Illinois citizens feel squeezed by state tax hikes
A tax increase
Tess Vigeland: Many states are looking for ways to close budget deficits. Most, if not all, are trying to cut spending. And some are considering tax increases. Earlier this year, Illinois raised its personal income tax from 3 to 5 percent.
Tony Arnold met up with one resident at a suburban Chicago coffee shop to explore how personal budgets are being affected by the hike.
Tony Arnold: Heidi Kronenberg is one of about six million Illinois residents who pony up for the state's income tax every pay period.
She's a mother of two and makes $63,000 a year -- just about 10 percent above the Illinois median wage. And she's been paying an extra $85 a month in taxes since the beginning of the year.
Heidi Kronenberg: And so you look at this and it's your pay increase, if you're getting a cost of living increase, that they just took away. It's kind of significant.
Arnold: How much do you watch your income?
Kronenberg: I watch it pretty closely. That's your gas bill or your gas and electric bill that all of a sudden is just gone. I definitely feel it.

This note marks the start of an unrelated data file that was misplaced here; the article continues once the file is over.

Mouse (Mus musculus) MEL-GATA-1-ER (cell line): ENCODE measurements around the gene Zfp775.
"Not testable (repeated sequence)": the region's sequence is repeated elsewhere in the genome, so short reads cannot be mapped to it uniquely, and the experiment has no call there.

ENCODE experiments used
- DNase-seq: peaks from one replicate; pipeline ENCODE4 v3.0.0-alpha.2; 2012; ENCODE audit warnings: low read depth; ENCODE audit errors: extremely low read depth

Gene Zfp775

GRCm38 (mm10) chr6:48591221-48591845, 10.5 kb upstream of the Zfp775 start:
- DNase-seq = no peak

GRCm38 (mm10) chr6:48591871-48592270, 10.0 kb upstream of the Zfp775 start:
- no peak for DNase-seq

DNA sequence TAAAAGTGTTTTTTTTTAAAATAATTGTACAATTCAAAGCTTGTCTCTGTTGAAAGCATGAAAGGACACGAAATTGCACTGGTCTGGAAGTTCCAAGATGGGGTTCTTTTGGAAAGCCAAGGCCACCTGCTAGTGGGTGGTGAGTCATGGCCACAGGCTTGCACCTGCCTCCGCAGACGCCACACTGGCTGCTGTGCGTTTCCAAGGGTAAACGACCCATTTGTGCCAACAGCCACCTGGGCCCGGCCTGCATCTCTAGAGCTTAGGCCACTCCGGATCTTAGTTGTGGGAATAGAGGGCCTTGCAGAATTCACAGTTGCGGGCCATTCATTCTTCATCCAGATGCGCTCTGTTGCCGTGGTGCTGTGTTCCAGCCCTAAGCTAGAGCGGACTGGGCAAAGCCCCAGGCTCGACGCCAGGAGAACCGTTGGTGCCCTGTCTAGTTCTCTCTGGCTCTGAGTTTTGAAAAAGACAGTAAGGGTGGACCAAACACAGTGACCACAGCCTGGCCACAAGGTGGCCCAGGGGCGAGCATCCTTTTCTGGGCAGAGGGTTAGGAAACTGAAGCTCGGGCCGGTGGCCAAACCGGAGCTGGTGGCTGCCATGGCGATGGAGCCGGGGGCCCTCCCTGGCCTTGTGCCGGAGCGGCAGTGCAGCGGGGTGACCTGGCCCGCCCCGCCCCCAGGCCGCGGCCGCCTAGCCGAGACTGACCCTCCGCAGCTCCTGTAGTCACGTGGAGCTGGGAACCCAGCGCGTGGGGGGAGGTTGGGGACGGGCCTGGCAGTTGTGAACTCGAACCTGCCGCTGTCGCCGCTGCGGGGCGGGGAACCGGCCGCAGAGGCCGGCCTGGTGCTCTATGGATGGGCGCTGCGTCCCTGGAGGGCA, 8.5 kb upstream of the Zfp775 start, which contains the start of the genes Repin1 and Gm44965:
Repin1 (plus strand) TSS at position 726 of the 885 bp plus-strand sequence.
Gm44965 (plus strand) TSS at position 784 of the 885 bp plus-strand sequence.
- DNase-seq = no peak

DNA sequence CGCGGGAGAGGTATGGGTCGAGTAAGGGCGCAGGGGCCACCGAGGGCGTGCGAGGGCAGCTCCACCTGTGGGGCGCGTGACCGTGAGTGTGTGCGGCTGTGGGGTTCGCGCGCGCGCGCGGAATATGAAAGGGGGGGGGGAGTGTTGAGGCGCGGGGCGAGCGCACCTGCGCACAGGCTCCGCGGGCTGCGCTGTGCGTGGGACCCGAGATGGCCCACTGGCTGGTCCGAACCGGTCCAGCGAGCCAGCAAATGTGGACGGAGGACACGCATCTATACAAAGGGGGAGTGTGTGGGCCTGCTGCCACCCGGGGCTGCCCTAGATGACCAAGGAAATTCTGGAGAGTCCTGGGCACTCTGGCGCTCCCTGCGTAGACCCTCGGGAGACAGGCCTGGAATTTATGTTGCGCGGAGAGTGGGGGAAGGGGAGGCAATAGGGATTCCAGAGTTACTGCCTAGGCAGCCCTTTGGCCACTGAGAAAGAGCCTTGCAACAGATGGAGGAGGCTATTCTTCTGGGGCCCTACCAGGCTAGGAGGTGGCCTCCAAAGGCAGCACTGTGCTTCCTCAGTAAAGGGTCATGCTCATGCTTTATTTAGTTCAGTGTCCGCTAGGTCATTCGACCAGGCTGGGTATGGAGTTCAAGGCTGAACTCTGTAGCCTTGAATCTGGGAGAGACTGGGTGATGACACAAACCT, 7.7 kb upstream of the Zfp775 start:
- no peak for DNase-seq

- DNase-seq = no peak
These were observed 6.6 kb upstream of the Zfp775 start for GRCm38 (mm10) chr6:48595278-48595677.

Over the course of 2011, Kronenberg will pay about $1,400 more in state income taxes than last year. Illinois legislators passed the increase in January. It's meant to help cut a $13 billion deficit, one of the country's worst among state governments.
Kronenberg: I understand we're in a huge amount of debt. Having, such a high tax increase doesn't really sit very well.
The move left Kronenberg wondering where all her tax dollars go in the first place.
Kronenberg: I'm willing to pay the money. But it would be nice if I could see it going into effect also.
Governor Pat Quinn proposed a $52-billion spending plan for the upcoming budget year. Legislators are putting the finishing touches on their own version. But to give Kronenberg a sense of the state's funding priorities, I showed her a pie chart of Quinn's proposal.
Kronenberg: So it says 48.2 percent for human services.
Health care, child care and services for veterans and the poor.
Kronenberg: 35.5 percent for education. 9.6 for government. That's good. Six for public safety and regulation, which includes prisons. Economic development: .4 percent, quality of life .3 percent. So that's pretty low for quality of life. But at least education is 35.5 and human services is 48.2.
Both of Kronenberg's two kids go to public school. Funding for K-12 is largely intact in current budget outlines. But she cringes at proposed reductions to higher education. Some cuts are likely. The income tax increase might not even erase half the state's red ink.
Arnold: Do you think the state should try to raise more revenue? Work with a bigger pot?
Kronenberg: Yeah. But not from me. Maybe, the federal government.
In Chicago, I'm Tony Arnold for Marketplace Money.